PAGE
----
Aside from all these advantages, the lack of branded merchants often means that the merchandise available locally is of poor quality, and people have to travel outside their neighborhoods to get what they want. Local merchants mean a place for local customers to shop locally. Having a pent-up consumer demand the day you open your new location is every businessperson's dream.

Getting an opportunity to sell their products and services in new markets is clearly important to franchisors. But there's an advantage to expanding in the emerging markets that may not be as apparent: Franchisors already have a support network in place domestically. Their headquarters and field operations, distribution facilities, training programs and everything else they use to assist franchisees is already established, and they can leverage that in new markets. That means their investment in supporting franchisees in Harlem in New York City or the Crenshaw area of Los Angeles is a lot cheaper than locating franchisees overseas and providing them with the same services.

Most franchisors today are starting to look for franchisees for the emerging markets. Many have special programs to help those franchisees get started. So where can you find these franchisors? A great place to start is the Emerging Markets department of the International Franchise Association. The IFA has invested heavily in training programs to inform franchisors about inner-city opportunities and has recently launched a Diversity Training program sponsored by Coca-Cola Co. You can also find plenty of franchise information and news at Entrepreneur.com's Franchise Zone.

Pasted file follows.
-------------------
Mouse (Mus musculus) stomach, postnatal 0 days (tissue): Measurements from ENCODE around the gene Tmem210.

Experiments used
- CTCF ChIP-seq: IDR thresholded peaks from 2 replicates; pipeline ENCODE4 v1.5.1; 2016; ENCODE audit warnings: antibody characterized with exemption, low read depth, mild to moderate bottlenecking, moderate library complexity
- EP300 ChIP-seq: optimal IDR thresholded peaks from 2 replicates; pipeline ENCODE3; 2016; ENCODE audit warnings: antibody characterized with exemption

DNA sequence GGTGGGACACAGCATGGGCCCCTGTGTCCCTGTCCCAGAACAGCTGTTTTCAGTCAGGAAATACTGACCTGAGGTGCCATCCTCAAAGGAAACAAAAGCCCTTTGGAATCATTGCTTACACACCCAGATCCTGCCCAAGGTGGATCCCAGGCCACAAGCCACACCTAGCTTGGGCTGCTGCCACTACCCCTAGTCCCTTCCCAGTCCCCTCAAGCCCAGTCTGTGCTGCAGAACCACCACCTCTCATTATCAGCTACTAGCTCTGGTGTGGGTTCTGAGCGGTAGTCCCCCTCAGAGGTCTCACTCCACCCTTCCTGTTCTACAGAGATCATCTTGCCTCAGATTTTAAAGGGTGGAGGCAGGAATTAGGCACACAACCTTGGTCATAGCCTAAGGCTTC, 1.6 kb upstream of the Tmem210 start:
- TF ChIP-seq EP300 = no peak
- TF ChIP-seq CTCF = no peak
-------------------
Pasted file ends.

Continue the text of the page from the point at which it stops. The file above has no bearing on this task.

Most important in making your selection is to visit the neighborhoods you're interested in and determine what demand is not being met. You're likely to find opportunities in family dining establishments, printing and small-business support, children's clothing, tax preparation, pharmacies and so on. Discuss with the franchisor what markets they're interested in and what types of support programs they have available for you.

Michael H. Seid, founder and managing director of franchise advisory firm Michael H. Seid & Associates, has more than 20 years' experience as a senior operations and financial executive and a consultant for franchise, retail, restaurant and service companies. He is co-author of the book Franchising for Dummies and a former member of the International Franchise Association's Board of Directors and Executive Committee.

Kay Marie Ainsley, managing director of Michael H. Seid & Associates, consults with companies on the appropriateness of franchising; assists franchisors with systems, manuals and training programs; and is a frequent speaker and author of numerous articles on franchising.

The opinions expressed in this column are those of the author, not of Entrepreneur.com. All answers are intended to be general in nature, without regard to specific geographical areas or circumstances, and should only be relied upon after consulting an appropriate expert, such as an attorney or accountant.